Home Interview Six Questions With Bret Busch
Six Questions With Bret Busch
Six Questions With Bret Busch
We recently launched a new series here on Indie Minded called “Six Questions With…,” a series of interviews with emerging artists, musicians, and bands focusing on the music scene and how they live within it. Over time, the questions may change, but the sentiment will stay intact. This is a way for independent artists to be discovered by new fans on a global scale.
Within in each post, you will find all of their social media links, and also either a link to their music, or the ability to stream at least one of their tracks or videos, depending on the availability.
We hope you enjoy this series, and if you know anyone that might be interested in being part of it, please have them reach out to us for more information.
Next in the hot seat is Atlanta-based indie singer-songwriter Bret Busch. We’re new to his music, just like you probably will be, but this is what is so good about this series! Sit back and enjoy!
For those who may not be familiar, please tell us about your music: the type of music you play, where you are from, and how you got started?
I grew up in Valdosta, Georgia and really started getting into playing music in 6th grade. I played trombone from then throughout junior high and high school. In college, I did some musical theater and suddenly realized that I could actually sing. So when I graduated, I started an acoustic lounge act, Ramada, with Pam Howe, a girl I met on the dance floor at the classic midtown disco, Weekends. After getting my feet wet playing around Atlanta, I assembled my first rock ‘n’ roll band, Parlour, and we basically created the new “scene” at Dottie’s with classic rock covers and originals. I segued into country with Pardner, did some all-original indie rock with The Hots, and have lately been singing lead for the Smiths tribute band Smithsonian. My style on this new solo record has definitely evolved with the collaborators, William Joiner and Rafael Pereira, who took my interests in pop, rock, and country and added some top-notch professional studio musicians and a distinctly South American influence.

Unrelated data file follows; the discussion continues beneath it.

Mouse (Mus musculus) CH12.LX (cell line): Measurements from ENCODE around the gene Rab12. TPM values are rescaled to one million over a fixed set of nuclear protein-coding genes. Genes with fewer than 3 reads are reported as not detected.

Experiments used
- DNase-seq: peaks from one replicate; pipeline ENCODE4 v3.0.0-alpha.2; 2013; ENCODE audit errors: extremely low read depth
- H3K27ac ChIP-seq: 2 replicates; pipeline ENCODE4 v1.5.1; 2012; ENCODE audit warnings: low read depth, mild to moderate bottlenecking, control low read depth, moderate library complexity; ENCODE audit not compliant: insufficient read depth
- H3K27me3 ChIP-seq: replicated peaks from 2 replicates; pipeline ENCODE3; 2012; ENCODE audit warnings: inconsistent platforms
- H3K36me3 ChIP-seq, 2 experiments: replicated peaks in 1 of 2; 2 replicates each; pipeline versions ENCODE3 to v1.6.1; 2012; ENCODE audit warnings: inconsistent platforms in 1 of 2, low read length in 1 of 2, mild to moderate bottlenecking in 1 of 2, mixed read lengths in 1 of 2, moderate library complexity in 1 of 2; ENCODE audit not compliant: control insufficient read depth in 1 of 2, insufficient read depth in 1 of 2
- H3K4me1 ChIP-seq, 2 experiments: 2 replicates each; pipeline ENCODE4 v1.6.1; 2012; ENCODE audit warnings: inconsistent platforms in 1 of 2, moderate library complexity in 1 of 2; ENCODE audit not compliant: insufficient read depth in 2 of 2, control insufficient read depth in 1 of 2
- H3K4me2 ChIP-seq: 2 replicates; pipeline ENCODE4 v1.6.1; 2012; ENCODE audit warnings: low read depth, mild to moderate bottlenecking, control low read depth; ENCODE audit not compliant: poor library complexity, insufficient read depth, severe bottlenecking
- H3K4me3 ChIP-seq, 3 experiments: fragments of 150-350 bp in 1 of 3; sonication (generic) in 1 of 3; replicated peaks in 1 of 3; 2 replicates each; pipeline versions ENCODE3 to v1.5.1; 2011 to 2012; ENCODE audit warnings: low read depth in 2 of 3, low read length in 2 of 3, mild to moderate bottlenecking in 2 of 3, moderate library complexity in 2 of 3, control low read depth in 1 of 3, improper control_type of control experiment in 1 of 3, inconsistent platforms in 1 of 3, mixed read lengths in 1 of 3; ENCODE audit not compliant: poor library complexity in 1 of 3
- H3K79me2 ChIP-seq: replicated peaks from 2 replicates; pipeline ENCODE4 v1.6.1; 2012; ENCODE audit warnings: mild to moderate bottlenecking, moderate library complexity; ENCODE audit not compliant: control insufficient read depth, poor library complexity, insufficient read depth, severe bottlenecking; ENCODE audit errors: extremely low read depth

As an artist, how do you define success?
Success for me as an artist really relies on the audience. With live shows, entertaining a large crowd is just the most gratifying experience there is. I love singing live on stage. But with the recording aspect, success becomes about getting the music heard – getting it out there and listened to by as many people as possible.
What do you find to be your greatest struggle when it comes to the music business?
The music business is difficult because everything starts with a “no.” I paid my dues for many years starting out at open mics and playing for free until I could finally start booking the better venues around town and establish a name for myself. Even now, with the solo career, there are parts that are like starting all over – getting people to write about you, guaranteeing that you will be able to fill a venue, etc. And I guess the toughest thing of all is that, unless you are very fortunate, it’s almost impossible to make a living at it. I have to maintain a “real” job to pay the bills.
If you could only play ONE of your songs for the rest of your career, which one would it be?
That’s a tough one because this is my first solo album and I haven’t had a chance to perform the songs live yet (August 11 will be my first show with the new band). My favorite song on the record though is probably “Going Long.”
Who do you consider your greatest influences?
I love so many disparate things in music that I could go on and on, but I grew up on pop Top 40 on the radio and classic country on the stereo. Some of my first loves were Elton John, Loretta Lynn, and the Saturday Night Fever soundtrack. As I got older and more musically aware, I kept my love of pop but delved deep into the alternative music world, with a particular focus on the 4AD discography – probably my favorite band is Cocteau Twins, but I bought everything on the label. I also loved Kate Bush, Stevie Nicks, and Madonna and had every Prince 12″ and b-side. As I became more focused on singing, I looked back and found male inspiration first with Frank Sinatra’s classic recordings and then with a major obsession with Tim Buckley – I bought every album he had ever done. And when Jeff Buckley popped onto the scene later I could not believe my eyes and ears…
Outside of music, what do you like to do that you feel contributes to the creativity that you tap into for your music?
I love to take photographs and have even had a couple of public exhibitions in the past. I am also a huge film and pop culture aficionado and definitely take inspiration there. I am currently (re-)obsessed with all things Twin Peaks!